AVeryNiceSpacePenguin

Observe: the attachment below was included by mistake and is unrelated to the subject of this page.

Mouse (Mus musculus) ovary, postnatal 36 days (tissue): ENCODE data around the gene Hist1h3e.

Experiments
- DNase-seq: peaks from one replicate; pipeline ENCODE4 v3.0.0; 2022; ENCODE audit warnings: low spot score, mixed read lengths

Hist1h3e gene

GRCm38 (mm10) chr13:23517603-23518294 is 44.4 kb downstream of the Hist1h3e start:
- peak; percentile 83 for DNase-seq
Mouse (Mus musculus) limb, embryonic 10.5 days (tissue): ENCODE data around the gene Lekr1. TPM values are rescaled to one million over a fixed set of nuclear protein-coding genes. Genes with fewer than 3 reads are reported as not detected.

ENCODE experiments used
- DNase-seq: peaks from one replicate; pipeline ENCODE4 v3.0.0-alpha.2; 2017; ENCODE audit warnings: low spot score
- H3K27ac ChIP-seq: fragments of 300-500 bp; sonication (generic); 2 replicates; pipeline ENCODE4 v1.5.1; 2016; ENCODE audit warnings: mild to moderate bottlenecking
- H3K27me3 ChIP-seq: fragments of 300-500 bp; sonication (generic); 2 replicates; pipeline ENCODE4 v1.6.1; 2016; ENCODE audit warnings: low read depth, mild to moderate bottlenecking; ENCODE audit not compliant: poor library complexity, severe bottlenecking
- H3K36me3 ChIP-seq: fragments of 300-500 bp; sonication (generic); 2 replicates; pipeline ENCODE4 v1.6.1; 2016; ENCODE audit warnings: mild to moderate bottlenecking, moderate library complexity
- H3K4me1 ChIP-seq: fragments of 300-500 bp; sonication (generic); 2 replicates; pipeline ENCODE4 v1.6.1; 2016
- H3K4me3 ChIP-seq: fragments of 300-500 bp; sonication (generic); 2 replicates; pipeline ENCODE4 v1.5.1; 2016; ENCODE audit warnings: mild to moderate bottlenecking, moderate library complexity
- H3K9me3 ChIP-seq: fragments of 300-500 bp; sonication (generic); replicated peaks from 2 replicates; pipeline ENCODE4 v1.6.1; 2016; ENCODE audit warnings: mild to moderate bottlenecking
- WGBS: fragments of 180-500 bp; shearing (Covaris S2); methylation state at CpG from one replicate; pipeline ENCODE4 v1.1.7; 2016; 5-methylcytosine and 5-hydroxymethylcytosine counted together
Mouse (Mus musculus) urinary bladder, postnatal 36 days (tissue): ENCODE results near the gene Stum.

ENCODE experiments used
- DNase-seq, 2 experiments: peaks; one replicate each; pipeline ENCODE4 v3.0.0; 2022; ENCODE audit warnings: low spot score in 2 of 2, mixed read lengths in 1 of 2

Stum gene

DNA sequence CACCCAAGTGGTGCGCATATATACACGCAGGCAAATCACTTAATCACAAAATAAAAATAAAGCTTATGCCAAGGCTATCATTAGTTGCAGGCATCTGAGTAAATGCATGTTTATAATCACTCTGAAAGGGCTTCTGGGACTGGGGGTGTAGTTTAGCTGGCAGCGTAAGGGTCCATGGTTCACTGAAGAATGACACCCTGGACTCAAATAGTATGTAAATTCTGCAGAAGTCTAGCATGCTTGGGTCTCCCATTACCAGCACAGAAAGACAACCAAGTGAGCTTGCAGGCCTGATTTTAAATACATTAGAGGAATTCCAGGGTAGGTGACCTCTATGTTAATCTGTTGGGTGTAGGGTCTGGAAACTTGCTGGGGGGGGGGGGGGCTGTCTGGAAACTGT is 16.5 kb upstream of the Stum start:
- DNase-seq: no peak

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  1. F-14A Tomcat Uncontrolled Flat Spin Incident Investigation An investigation on the 1987 flat spin incident in the Gulf of Kerbin Published day 14, year 1988 in Kerbal Aerospace Journal After the incident over the Kerbin gulf in 1987, when a F-14A Tomcat flat spun on approach to KSS Lexington, Grumman engineers began a test to find the cause of such a phenomena. The research data from the test has proved useful, however, the cause of the flat spin still remains unknown. This study will attempt to find probable causes to the 1987 incident, as well as 2 more incidents involving flat spin. Case/Incident On day 127, year 1987, at 2hrs 56min local time, an F-14A Tomcat from VFA-127 was on approach to KSS Lexington, when around 75m/s, the radar intercept officer noted strange turbulence around the aircraft. It's current heading at this point is 056 degrees NEN North East North, and is turning to approach KSS Lexington, whose runway deck was at 76 Degrees NE North East, with wind speeds at a reasonable 5m/s. The pilot was applying yaw force to turn the aircraft when it inexplicably entered a flat spin, at ~275m ASL. The pilots attempted to recover, but were unable to, and both had to eject. Both pilots splashed down safely in the sea, while the aircraft crashed 1 km away from both pilots [Fig 1]. Black box data shows that the aircraft was dangerously close to its stall speed, but this was augmented by the flaps being fully deployed. https://imgur.com/29zdGBP [Fig 1] Flight Logs: T-0:00 Liftoff T-1:14 F-14A begins approach to test area T-2:12 F-14A Piloted by Jebediah Kerman as Pilot and Bob Kerman as Test Engineer begins its deceleration to near stall speed ~70m/s T-2:14 The plane begins artificial spin through rudder T-2:20 Jebediah Kerman lets go of all controlls T-2:23 Bob Kerman notices that the aircraft has not entered into a flat spin T-2:35 Jebediah Kerman levels off the Tomcat, and begins ascension to 3000M T-3:35 Jebediah Kerman lifts the aircraft up almost vertical while applying adverse yaw T-3:50 The F-14 begins descention form 4500m T-3:50 Engine 2 flameout T-3:50 - T-4:15 Descent from 4500m to 1500m T-3:55 Engine 2 re-ignition T-4:20 Jebediah Kerman levels off the Tomcat, after being unable to perform a flat spin after 2 tries T-4:50 Jebediah Kerman begins final ascension to 7000m T-5:50 Climb rate reduced from 50m/s to 35m/s, engine throttle from 75% to 35% T-6:20 Final altitude achieved, speed of aircraft reduced from Mach 1.1 to subsonic Mach 0.75. During trans-sonic transition, both pilots report increased turbulence, as yaw input is added T-6:35 Bob Kerman lowers flaps 100% T-6:45 Deceleration achieved: airspeed now Mach 0.2 (stall speed) T-6:46 Flight Engineer Bob Kerman introduces extra authority to the rudders T-6:48 Jebediah Kerman announces that his air speed is 72 m/s. Actual airspeed 67 m/s; likely pitot tube malfunction T-6:48 - 7:12 3rd flat spin attempt failed T-7:13 Jebediah Kerman levels the F-14 at 175m T-7:19 Jebediah Kerman radios to return to base T-8:20 - T-12:11 Transit to runway and landing Figures: Test Pilot Jebediah Kerman puts the F-14A into a vertical climb, to test the effect of AoA on flat spin entry The chase plane follows closely and carefully as the F-14 begins its 3rd and final spin entry attempt Data The resulting data from the test flight has confirmed 2 things concerning the incident; 1.) the deployment of flaps does not affect whether or not a plane would go into a flat spin. Moreover, the deployment of flaps would 2.) improve low speed characteristics of the aircraft. Furthermore, the test proved that forcing an aircraft of the likes of an F-14 Tomcat into a flat spin is difficult or near impossible, partly due to the fact that the cause of the incident is still yet to be fully understood. It is to be noted that the environment that the testing took place in was different from the 1987 incident, however, the following incidents 41 days and 153 days from the original incident were different too, being that the latter two were in much cooler territory than at the KSC or the Gulf of Kerbin. Main Investigation The data from the test is inconclusive on the exact parameters required to force a flat spin, however, the data can still be used for investigation on this aerodynamic phenomena. Among the data is the conformation of the positive effect of flaps during low speed flight, which was originally presumed to be a factor for entering flat spins. Comparing flight data from the test flight and the 1987 incident shows that both air craft likely had similar wing loading (both aircraft were at 25% fuel), as well as airspeed and angle of attack before the spin. However, the altitude at which the test plane began its spin entry attempt was over 40 times as high as the original incident. This discrepancy means that the stall speeds are different when compared from the ground. When measured to the airspeed indicator, stall speeds at either altitudes appear to be the same. Despite the similar conditions, aside from altitude, a true flat spin, not augmented by yawing or any input, was not achieved. There is a possibility that yawing has nothing to do with entering a flat spin, or isn't essential to entering a flat spin. Instead, it could be possible that the adverse yawing associated with flat spinning could be due to the fan blades 'backfiring', spinning counter to its original rotation, causing a large amount of air to be ejected both ways. However, during the test, when the both engines were shut off, or at low power, there is little to no chance of the blades of the compressor or turbine spinning opposite of its intended power. Moreover, pressure reading from the engines in all incidents and the test flight show that there was no 'backfire'. Ironic, given Jebediah's ability to love up any airplane he flies, it would seem simply backfiring an engine would be simple as 123... Conclusion While there is still very little known about what could trigger a uncontrolled aerodynamic flat spin, research from the first test flight has proved essential in debunking or proving multiple hypotheses brought up concerning this aerodynamic phenomenon. Given enough test flights, it is very possible that the cause of these incidents could be found and possibly should be enough test flights to keep Jebediah fed and full,